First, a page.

New Available Treatment Options for Type 2 Diabetes



Davida Kruger, MSN, APN-BC, BC-ADM: Let’s talk in a little bit more detail about both the GLP-1 [glucagon-like peptide-1] receptor agonists and the SGLT2 [sodium-glucose cotransporter-2] inhibitors because if people don’t walk away with anything else from listening to this program, it’s that they need to incorporate both of these medications into their treatment plan for people with type 2 diabetes. We owe it people with type 2 diabetes to give them both of these therapies at the appropriate time.

GLP-1 receptor agonists have been around for about 18 years.

Lucia Novak, MSN, ANP-BC, BC-ADM, CDTC: Yes.

Davida Kruger, MSN, APN-BC, BC-ADM: They’re short-acting, once a day, once a week. Would you talk a little bit about how it targets the defects in the body and why we’re so enamored by GLP-1 receptor agonists?

Lucia Novak, MSN, ANP-BC, BC-ADM, CDTC: The GLP-1 receptor agonist, when we put it into perspective on what we understand, contributes to hyperglycemia in patients with type 2 diabetes. There’s a lot of shame and blame, so we typically blame right away what the patients are eating, what they’re drinking, and whether they are exercising. What I love about the ominous octet, and what I share with my patients, is this: there are 8 pathological problems within the body that are contributing to hyperglycemia regardless of the type of diet a patient has and regardless of the physical activity they’re engaged in. It’s not that those are not important because they are critical to all diseases. It’s a buy 1, get 3 free situation that we see with diabetes: the hypertension, the dyslipidemia, all of it.

Again, we have these 8 pathological issues going on with certain glands, certain organs, and certain systems within the body. The GLP-1 native hormone that we secrete upon eating—and probably upon smelling food when we get those triggers going—actually innervate. There are GLP-1 receptors on almost all of the ominous octet, but we see GLP-1 really active on helping with first phase insulin secretion, which is lost in people with type 2 diabetes or blunted in people with prediabetes. I say that you either have diabetes or you don’t. It’s like how you’re either pregnant or you’re not. It also works to suppress the glucagon that we see with the alpha cells that is also dysregulated in people with type 2 diabetes.

We see it acting on the liver as far as glycogenolysis and gluconeogenesis at an inappropriate time such as when you are eating. There is also innervation along the central nervous system, so it impacts satiety. Your brain should be telling you when you’re going to stop eating even before you start. It also innervates the esophagus and gastric emptying. Upon eating, those mechanisms should slow down, which is what regulates the postprandial elevations. That this also not functioning in someone with type 2 diabetes. We also see it maybe in the GLUT4 [glucose transporter-4], so it’s helping with some insulin resistance in that mechanism as well.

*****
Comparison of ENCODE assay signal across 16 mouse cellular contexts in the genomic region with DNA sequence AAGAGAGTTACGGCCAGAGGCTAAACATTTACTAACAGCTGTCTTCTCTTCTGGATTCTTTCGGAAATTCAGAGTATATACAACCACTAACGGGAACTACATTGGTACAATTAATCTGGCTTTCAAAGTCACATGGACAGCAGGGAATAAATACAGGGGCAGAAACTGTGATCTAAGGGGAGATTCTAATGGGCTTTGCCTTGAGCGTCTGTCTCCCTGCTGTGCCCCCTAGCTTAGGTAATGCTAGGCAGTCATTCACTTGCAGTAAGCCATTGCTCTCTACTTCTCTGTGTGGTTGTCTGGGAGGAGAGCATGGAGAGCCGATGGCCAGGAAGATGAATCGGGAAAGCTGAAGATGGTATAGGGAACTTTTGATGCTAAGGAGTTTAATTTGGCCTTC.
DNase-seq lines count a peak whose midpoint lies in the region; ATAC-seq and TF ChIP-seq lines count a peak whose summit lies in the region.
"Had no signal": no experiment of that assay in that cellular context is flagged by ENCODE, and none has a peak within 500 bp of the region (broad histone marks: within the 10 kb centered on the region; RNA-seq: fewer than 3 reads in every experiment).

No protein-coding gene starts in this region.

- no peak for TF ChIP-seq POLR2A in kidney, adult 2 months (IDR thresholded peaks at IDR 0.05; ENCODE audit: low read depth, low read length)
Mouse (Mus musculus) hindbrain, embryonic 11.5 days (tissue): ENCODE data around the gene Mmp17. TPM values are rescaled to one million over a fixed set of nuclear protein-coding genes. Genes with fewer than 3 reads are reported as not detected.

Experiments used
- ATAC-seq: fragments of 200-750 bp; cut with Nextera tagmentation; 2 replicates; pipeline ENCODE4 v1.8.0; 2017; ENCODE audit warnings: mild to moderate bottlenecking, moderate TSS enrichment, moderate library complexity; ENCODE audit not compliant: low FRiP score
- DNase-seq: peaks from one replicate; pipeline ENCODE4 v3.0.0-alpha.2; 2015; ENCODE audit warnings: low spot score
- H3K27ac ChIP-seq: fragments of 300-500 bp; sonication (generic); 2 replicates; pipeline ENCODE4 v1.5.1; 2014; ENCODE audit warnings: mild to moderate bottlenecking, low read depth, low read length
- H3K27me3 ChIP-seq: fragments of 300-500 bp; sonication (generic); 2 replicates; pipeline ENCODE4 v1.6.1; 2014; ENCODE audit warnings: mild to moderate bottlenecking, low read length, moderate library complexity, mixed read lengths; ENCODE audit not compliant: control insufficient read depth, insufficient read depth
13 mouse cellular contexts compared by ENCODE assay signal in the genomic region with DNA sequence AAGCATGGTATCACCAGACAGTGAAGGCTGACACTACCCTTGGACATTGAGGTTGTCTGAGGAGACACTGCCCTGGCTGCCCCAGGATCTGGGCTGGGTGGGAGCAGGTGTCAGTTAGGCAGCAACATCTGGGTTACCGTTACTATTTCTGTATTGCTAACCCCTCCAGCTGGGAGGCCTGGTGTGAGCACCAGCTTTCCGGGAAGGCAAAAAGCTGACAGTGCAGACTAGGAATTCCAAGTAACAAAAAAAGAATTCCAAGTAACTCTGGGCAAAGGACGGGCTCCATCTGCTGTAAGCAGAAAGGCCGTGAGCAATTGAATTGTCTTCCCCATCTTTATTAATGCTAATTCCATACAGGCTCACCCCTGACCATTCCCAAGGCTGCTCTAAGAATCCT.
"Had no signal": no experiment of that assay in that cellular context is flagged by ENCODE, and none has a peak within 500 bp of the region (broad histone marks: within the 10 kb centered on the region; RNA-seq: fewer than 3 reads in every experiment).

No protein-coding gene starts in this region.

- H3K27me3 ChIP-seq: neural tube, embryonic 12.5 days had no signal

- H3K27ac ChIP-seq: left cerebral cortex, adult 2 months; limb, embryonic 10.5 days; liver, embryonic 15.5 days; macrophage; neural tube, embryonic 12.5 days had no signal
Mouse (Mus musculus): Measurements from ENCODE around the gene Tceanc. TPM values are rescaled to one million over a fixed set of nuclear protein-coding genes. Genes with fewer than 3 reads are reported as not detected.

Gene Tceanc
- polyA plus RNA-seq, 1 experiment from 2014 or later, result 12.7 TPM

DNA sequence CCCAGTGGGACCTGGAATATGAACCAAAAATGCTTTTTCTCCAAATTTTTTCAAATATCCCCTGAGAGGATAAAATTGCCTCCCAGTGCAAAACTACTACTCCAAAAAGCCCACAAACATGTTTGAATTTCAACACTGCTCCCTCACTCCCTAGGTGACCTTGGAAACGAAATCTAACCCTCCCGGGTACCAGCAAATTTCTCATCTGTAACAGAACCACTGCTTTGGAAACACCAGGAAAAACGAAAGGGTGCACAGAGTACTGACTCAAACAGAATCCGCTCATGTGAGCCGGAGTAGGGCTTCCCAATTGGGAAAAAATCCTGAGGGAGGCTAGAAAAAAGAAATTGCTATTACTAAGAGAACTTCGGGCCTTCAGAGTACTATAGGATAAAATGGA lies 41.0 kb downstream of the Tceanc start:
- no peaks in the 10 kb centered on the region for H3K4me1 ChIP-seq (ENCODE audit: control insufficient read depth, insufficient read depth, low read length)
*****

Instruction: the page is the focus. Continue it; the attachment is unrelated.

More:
We see it acting on so many different areas. The only area where we’re not seeing a strong response is in the kidneys on the SGLT2 receptor. That’s where the SGLT2 inhibitors come in. When you can combine those 2 classes of medications, you’re very much acting in a synergistic fashion and addressing the pathology that’s behind the disease, which is why, if we can use these medications earlier in the process, we might be able to delay the need for insulin for a much longer time in patients with type 2 diabetes.

Davida Kruger, MSN, APN-BC, BC-ADM: Thank you. We’ll talk a little bit later about how the mechanism of action actually works. I want to say a couple of things about SGLT2 inhibitors. You did say that that’s the only thing that GLP-1 receptor agonists don’t cover. The nice simple explanation about SGLT2 inhibitors is that, rather than all this glucose going back into circulation, it allows the patient to be peeing off the glucose and lowering glucose systemically. If we use a GLP-1 receptor agonist, we’re targeting 7 of those problems, and if we add an SGLT2 inhibitor, we get the 8th. Thank you very much.

Lucia Novak, MSN, ANP-BC, BC-ADM, CDTC: Without low sugar.

Davida Kruger, MSN, APN-BC, BC-ADM: And without hypoglycemia, right. The big difference between that and basal insulin is that it has a cardiovascular benefit. It targets all the defects in the body, and it doesn’t cause hypoglycemia weight gain. Again, we’ll talk a little bit more about that as we move on.

I want to thank the audience for watching this HCPLive® Peers & Perspectives®. If you enjoyed the content, please subscribe to our e-newsletter to receive upcoming Peers & Perspectives® and other great content right in your inbox. Thank you all for joining us today.

Transcript Edited for Clarity

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